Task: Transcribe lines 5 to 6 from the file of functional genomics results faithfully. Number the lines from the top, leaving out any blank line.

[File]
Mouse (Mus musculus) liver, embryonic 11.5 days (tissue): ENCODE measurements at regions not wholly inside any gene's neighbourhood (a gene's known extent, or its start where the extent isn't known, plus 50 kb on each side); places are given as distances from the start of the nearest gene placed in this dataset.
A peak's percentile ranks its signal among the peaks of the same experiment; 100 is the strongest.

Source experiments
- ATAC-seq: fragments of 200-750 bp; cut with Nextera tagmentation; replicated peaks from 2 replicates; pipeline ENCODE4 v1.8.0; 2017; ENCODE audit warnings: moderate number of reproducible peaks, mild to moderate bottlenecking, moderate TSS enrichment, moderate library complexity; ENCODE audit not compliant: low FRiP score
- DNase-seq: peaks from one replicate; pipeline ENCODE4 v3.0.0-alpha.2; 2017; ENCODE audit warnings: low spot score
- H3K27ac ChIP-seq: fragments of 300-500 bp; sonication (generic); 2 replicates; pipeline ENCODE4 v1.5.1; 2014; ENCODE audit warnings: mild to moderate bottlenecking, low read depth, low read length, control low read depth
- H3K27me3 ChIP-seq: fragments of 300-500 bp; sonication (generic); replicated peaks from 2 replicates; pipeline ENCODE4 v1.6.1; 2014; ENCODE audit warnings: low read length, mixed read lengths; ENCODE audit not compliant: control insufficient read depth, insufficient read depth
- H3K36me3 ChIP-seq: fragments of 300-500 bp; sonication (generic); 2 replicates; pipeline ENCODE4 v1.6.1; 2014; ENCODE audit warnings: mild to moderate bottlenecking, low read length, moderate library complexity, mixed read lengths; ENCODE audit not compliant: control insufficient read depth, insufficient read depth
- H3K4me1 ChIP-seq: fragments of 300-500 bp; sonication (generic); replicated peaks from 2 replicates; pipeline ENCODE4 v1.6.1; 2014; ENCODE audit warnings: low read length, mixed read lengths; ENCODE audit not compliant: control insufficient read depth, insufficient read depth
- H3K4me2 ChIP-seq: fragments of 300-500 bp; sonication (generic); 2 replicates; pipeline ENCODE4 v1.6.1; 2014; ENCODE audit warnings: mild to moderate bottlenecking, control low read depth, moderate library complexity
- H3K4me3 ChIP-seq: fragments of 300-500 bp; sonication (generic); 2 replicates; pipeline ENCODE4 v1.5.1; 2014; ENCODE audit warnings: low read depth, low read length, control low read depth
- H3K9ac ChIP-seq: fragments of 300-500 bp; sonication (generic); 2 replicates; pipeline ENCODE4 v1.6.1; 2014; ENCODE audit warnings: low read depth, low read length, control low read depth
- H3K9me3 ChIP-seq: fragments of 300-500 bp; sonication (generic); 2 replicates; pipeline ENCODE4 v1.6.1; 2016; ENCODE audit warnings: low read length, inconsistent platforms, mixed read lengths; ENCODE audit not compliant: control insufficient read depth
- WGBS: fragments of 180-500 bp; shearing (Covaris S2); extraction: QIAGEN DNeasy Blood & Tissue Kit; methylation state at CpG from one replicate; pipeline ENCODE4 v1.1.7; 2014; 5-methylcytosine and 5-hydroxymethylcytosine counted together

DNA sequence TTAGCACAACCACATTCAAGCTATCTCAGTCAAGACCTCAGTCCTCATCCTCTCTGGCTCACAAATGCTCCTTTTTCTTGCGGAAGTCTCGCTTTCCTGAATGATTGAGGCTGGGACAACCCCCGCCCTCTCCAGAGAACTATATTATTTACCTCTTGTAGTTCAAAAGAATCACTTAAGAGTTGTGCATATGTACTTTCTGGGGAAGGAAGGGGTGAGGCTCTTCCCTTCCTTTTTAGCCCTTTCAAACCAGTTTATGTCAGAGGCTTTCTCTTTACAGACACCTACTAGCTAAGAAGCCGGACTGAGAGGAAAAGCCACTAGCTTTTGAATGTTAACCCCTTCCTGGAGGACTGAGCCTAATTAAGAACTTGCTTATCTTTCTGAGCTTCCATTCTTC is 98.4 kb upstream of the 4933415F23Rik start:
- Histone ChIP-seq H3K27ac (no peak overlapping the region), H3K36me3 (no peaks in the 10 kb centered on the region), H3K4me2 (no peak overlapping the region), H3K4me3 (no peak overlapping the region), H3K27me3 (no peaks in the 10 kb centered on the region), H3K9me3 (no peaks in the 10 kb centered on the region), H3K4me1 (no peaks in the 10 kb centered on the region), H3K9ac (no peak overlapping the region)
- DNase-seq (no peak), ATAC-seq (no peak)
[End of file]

- DNase-seq: peaks from one replicate; pipeline ENCODE4 v3.0.0-alpha.2; 2017; ENCODE audit warnings: low spot score
- H3K27ac ChIP-seq: fragments of 300-500 bp; sonication (generic); 2 replicates; pipeline ENCODE4 v1.5.1; 2014; ENCODE audit warnings: mild to moderate bottlenecking, low read depth, low read length, control low read depth